Centre for secondary students experiencing problems with schooling and needing alternative options. Activity centres are attached to a localsecondary school.
Admission ad eundem statum (at entrance level)
The means whereby students may qualify for admission at entrance level, on the basis having been awarded an overseas school qualification which is deemed to be equivalent touniversity entrance
or having completed previous tertiary study.
A domestic student who has continued at a school and is aged 19 years or over on 1 January of the roll count year. (See Returning Adult Student
and Student Types (School)).
Alternative Education Student
A young person aged between thirteen and a half and sixteen years of age who has become alienated from the education system. As they are either unwilling to attend a regular school or schools are unwilling to enrol them in a mainstream setting they attend an Alternative Education Programme (See Student Types (School).
See Composite School.
Very large urban areas centred on a city or major urban centre. Main urban areas have a minimum population of 30,000.
Centred on the larger regional centres. Secondary urban areas have a population between 10,000 and 29,999.
Urbanised settlements centred around smaller towns. Minor urban areas have a population between 1,000 and 9,999.
Rural centres have a population between 300 and 999.
Rural areas have a maximum population of 299.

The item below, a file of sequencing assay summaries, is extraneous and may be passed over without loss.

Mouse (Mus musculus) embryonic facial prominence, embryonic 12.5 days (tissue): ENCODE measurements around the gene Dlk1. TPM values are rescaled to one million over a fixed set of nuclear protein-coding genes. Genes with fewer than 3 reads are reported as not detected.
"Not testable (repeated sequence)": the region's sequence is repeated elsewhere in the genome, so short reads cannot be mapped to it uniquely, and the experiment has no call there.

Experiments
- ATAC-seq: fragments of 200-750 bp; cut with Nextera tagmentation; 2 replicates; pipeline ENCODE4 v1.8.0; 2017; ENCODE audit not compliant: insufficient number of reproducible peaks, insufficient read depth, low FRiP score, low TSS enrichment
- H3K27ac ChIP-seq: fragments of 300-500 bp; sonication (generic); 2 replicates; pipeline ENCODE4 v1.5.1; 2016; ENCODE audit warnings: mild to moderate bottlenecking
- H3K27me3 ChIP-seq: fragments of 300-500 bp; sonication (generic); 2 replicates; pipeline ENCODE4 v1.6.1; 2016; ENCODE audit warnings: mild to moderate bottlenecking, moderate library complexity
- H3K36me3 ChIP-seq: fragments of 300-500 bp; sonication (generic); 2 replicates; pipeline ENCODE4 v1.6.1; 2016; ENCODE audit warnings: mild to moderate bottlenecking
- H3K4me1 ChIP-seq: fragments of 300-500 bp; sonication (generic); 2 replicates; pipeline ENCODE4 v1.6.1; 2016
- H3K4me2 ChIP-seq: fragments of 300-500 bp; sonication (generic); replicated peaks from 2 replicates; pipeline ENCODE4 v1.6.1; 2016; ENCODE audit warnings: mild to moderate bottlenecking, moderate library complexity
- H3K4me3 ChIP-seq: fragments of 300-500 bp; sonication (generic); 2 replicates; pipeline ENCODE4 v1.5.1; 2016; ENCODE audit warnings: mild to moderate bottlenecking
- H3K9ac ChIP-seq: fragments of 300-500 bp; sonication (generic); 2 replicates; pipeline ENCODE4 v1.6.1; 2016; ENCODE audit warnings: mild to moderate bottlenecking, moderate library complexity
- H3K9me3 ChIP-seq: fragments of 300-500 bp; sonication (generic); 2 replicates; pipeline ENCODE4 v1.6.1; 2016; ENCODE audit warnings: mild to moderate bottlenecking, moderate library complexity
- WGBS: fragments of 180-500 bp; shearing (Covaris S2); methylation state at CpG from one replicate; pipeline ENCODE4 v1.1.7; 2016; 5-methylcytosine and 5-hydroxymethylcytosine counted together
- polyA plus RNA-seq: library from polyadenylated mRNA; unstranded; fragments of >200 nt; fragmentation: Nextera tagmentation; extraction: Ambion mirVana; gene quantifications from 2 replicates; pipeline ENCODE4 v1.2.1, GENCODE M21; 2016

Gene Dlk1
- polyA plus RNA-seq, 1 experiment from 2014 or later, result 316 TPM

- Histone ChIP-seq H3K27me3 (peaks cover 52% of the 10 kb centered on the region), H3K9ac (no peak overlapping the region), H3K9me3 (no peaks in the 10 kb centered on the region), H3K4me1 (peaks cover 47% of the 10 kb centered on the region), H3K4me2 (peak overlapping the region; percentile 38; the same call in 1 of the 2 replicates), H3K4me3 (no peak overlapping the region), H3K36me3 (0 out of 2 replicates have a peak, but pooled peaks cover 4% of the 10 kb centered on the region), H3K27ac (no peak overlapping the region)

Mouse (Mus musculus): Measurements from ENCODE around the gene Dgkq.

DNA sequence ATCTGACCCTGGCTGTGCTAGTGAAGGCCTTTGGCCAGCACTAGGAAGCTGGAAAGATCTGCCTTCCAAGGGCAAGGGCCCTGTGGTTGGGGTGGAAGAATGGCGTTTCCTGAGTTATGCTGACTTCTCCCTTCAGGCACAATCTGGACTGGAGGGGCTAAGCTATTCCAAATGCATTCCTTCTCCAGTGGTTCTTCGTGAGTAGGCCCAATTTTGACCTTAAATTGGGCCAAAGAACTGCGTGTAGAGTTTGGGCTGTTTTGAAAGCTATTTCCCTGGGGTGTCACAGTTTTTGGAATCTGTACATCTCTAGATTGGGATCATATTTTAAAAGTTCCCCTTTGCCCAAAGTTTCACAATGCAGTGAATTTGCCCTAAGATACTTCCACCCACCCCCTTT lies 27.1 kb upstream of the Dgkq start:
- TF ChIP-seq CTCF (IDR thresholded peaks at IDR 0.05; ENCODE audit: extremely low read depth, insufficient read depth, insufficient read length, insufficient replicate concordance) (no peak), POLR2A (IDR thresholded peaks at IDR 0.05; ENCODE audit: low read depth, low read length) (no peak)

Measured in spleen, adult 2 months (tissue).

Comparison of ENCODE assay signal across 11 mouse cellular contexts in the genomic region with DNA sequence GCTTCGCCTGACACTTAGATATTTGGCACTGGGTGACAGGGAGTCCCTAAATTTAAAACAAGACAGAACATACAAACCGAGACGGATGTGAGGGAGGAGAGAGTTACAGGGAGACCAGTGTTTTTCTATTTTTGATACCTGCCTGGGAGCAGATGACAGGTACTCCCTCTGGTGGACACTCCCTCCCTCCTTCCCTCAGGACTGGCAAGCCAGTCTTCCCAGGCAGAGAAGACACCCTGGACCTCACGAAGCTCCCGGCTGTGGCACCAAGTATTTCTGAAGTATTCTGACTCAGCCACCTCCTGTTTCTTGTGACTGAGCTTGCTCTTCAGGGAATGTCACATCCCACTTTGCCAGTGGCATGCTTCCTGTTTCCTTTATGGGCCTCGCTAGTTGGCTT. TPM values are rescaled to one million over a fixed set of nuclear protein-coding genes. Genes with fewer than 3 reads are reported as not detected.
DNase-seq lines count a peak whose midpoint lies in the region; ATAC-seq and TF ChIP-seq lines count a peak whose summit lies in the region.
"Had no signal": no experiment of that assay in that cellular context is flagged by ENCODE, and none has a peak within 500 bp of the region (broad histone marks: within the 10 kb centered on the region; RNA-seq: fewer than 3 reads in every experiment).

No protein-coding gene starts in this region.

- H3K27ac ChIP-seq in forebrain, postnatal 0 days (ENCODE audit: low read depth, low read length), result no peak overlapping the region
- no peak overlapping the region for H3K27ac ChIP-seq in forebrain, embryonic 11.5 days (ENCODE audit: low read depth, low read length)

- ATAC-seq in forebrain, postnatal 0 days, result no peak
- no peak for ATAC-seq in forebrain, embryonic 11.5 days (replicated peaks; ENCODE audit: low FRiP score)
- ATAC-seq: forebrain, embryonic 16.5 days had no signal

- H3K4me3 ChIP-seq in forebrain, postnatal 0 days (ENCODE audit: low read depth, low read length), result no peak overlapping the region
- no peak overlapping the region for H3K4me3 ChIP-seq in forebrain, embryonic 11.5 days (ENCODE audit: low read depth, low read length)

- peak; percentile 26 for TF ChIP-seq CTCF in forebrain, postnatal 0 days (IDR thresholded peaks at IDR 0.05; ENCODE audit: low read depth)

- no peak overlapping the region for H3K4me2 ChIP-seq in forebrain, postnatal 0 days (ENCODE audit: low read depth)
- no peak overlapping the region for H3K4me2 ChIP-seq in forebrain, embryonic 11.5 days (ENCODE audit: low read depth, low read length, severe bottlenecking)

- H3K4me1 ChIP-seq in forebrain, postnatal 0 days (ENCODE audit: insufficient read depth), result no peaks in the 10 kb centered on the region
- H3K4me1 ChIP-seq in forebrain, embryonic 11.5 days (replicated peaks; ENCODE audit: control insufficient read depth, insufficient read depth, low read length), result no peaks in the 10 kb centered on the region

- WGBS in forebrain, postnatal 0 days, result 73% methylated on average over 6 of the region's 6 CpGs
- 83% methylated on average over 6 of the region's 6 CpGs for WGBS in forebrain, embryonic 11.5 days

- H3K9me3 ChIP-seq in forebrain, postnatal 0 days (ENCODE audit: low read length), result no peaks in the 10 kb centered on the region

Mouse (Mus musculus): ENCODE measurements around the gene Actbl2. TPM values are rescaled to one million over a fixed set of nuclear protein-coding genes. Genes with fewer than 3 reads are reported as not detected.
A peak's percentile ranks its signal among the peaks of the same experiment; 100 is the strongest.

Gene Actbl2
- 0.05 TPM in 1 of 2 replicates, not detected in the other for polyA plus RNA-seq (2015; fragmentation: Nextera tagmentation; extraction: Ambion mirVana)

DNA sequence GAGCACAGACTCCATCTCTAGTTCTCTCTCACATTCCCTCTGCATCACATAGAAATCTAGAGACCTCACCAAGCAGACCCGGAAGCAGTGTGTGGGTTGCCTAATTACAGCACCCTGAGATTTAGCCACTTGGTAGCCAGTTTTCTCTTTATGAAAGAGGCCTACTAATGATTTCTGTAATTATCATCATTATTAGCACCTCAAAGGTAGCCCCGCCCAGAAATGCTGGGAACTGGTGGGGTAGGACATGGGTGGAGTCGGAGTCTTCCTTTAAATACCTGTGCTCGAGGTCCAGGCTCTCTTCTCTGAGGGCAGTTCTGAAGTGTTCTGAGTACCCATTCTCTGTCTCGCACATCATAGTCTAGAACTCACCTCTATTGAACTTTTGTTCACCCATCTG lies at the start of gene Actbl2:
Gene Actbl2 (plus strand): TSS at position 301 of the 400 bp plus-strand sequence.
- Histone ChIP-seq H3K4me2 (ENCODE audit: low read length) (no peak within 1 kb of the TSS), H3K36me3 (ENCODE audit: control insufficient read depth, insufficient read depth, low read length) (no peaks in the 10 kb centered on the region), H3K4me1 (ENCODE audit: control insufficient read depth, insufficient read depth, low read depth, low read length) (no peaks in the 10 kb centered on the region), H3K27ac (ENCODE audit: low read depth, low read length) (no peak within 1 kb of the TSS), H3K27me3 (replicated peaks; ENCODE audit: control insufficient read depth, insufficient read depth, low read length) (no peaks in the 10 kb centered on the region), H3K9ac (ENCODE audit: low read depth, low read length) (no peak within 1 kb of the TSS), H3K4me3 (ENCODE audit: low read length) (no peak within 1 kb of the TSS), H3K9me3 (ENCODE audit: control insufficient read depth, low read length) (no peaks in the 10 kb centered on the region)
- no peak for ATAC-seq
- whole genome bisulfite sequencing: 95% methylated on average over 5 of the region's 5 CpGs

Describes the ownership of each educational institution.
Owned by an incorporated society|
Owned by a charitable trust
Owned by a statutory trust
Owned by a community trust
Owned by a government department
Owned by a health board
Owned by a local authority
Owned by a trading enterprise
Owned by a public education institution
|Private ECE Services
Privately owned by a sole teacher|
Privately owned by a company
Privately owned by a partnership
Owned by a private trust
Owned by a state owned enterprise
State: Not Integrated
Private: Fully Registered|
Public Tertiary Institution|
Established by Act
Owned by a trust
Owned by an incorporated society
Corporate Institutions (including GTEs)
A provisionally registered teacher. Registration requires at least two years of teaching; hence beginning teachers are generally in their first two years of teaching. The Ministry provides support to state schools that employ beginning teachers in the form of the Beginning teacher time allowance. Historically
this allowance has only been available for first year beginning teachers, but is now available for both first and second year teachers.
Classes in which some students in a school are involved inMāori-medium educationfor three to twenty hours per week or for 12 to 80 percent of the time. (See